I can still hear the voice of my good friend and mentor, Bernhard Hack, in his thick German accent saying “These healing plants… we call weeds.” For a young conventional farmer, which I was back in 1982 when I first met Bernhard, this was a revolutionary concept. Weeds were simply a nuisance, something to get rid of with sprays. He introduced me to the notion that weeds had a purpose – a role in the agricultural ecosystem. As I stopped spraying and started observing weeds my thinking changed and I began to see the truth in his statement. Today, as I help to manage the co-existence of weeds and crops on our own fields, I look at my neighbour’s barren soil surface beneath the perfect rows of corn and soybeans, and I am more than ever convinced that Bernhard was right.
Why does the soil bring forth weeds? We know that every soil is a veritable seed bank of weed-seeds which can last hundreds of years. Why such a mix of species and why are some dominant at certain times? The science of voluntary plant growth is not highly developed. Like all natural systems it is complex, involving many variables such as moisture, temperature, available nutrients, tillage practices. Everything the farmer does changes the ensuing weed profile. I’m not sure if there even is a science around this – the mainstream agricultural industry has long ago forgotten about weeds and focussed on better herbicides.
The very first observation I made when I stopped spraying was that weeds don’t grow uniformly. Different parts of the same field, treated in the same way, exhibit very different weed populations. Also, if left unchecked, there will be a cycle of weed species. This seems to lend credibility to the theory that weeds grow as nature’s response to the needs of the soil. There are weeds that grow luxuriously in over-fertilized fields–pigweed being the king in that category. It probably got its name because it will take over where pigs were allowed to graze, leaving behind their excess of Nitrogen and Phosphorus. Good healthy Lamb’s Quarters are a sign that nutrient levels are good. In spring crops, wild mustard can grow either very large, like the biblical shrub, or small and spindly, depending on fertility and competition with the cultivated crop. We can sometimes read about field conditions by looking at the weeds. Queen Anne’s Lace (wild carrots) will only do well in impoverished hayfields. Patches of Canada Thistle tell the farmer that the field needs to be rested with seeding down to perennial forage, pasture or hay. The organic farmer’s constant battle is to establish the crop he hopes to harvest and give it a “headstart” over the weeds. In general, we want to allow the soil to express itself with the necessary “healing plants”, but not to the extent that they overtake the crop we hope to harvest.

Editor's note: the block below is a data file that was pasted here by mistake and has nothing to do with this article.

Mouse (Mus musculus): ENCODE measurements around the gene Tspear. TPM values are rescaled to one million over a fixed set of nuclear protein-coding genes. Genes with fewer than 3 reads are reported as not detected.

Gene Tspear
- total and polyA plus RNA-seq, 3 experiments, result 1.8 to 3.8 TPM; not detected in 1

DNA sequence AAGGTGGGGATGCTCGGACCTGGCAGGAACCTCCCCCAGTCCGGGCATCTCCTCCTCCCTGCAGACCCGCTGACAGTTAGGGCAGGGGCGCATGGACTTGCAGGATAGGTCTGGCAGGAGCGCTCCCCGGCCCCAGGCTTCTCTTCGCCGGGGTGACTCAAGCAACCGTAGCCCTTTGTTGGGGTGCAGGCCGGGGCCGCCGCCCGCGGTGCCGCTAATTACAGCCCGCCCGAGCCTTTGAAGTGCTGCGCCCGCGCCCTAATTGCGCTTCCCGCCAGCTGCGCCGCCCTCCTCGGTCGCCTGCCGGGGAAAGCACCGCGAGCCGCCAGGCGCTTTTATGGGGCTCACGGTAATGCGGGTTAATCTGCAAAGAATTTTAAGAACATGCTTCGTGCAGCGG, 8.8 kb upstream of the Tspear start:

More on this later. Right now I have to get out and hoe the potatoes!